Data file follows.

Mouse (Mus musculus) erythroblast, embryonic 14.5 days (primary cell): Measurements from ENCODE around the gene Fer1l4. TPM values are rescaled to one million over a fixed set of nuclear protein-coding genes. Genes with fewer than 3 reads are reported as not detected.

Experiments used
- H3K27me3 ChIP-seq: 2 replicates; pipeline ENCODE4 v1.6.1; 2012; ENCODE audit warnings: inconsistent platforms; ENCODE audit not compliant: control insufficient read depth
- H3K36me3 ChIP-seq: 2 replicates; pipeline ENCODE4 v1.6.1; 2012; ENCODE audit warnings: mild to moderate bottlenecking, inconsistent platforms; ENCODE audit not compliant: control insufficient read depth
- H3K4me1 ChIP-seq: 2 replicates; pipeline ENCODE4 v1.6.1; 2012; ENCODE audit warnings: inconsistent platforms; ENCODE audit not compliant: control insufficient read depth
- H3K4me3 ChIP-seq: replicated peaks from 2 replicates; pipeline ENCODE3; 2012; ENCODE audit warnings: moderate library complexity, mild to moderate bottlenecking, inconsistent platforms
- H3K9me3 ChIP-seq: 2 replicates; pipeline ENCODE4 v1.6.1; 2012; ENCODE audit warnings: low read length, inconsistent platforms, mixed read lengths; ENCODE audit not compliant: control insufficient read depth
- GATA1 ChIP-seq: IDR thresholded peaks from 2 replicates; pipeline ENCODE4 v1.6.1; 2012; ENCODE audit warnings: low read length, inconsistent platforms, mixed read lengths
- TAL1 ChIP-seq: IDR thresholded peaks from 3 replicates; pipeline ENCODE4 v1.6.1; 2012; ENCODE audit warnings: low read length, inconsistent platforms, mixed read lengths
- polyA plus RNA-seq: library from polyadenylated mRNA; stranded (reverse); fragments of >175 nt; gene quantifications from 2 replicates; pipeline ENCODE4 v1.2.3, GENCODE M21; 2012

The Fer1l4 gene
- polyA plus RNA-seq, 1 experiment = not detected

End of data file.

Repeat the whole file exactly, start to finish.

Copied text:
Mouse (Mus musculus) erythroblast, embryonic 14.5 days (primary cell): Measurements from ENCODE around the gene Fer1l4. TPM values are rescaled to one million over a fixed set of nuclear protein-coding genes. Genes with fewer than 3 reads are reported as not detected.

Experiments used
- H3K27me3 ChIP-seq: 2 replicates; pipeline ENCODE4 v1.6.1; 2012; ENCODE audit warnings: inconsistent platforms; ENCODE audit not compliant: control insufficient read depth
- H3K36me3 ChIP-seq: 2 replicates; pipeline ENCODE4 v1.6.1; 2012; ENCODE audit warnings: mild to moderate bottlenecking, inconsistent platforms; ENCODE audit not compliant: control insufficient read depth
- H3K4me1 ChIP-seq: 2 replicates; pipeline ENCODE4 v1.6.1; 2012; ENCODE audit warnings: inconsistent platforms; ENCODE audit not compliant: control insufficient read depth
- H3K4me3 ChIP-seq: replicated peaks from 2 replicates; pipeline ENCODE3; 2012; ENCODE audit warnings: moderate library complexity, mild to moderate bottlenecking, inconsistent platforms
- H3K9me3 ChIP-seq: 2 replicates; pipeline ENCODE4 v1.6.1; 2012; ENCODE audit warnings: low read length, inconsistent platforms, mixed read lengths; ENCODE audit not compliant: control insufficient read depth
- GATA1 ChIP-seq: IDR thresholded peaks from 2 replicates; pipeline ENCODE4 v1.6.1; 2012; ENCODE audit warnings: low read length, inconsistent platforms, mixed read lengths
- TAL1 ChIP-seq: IDR thresholded peaks from 3 replicates; pipeline ENCODE4 v1.6.1; 2012; ENCODE audit warnings: low read length, inconsistent platforms, mixed read lengths
- polyA plus RNA-seq: library from polyadenylated mRNA; stranded (reverse); fragments of >175 nt; gene quantifications from 2 replicates; pipeline ENCODE4 v1.2.3, GENCODE M21; 2012

The Fer1l4 gene
- polyA plus RNA-seq, 1 experiment = not detected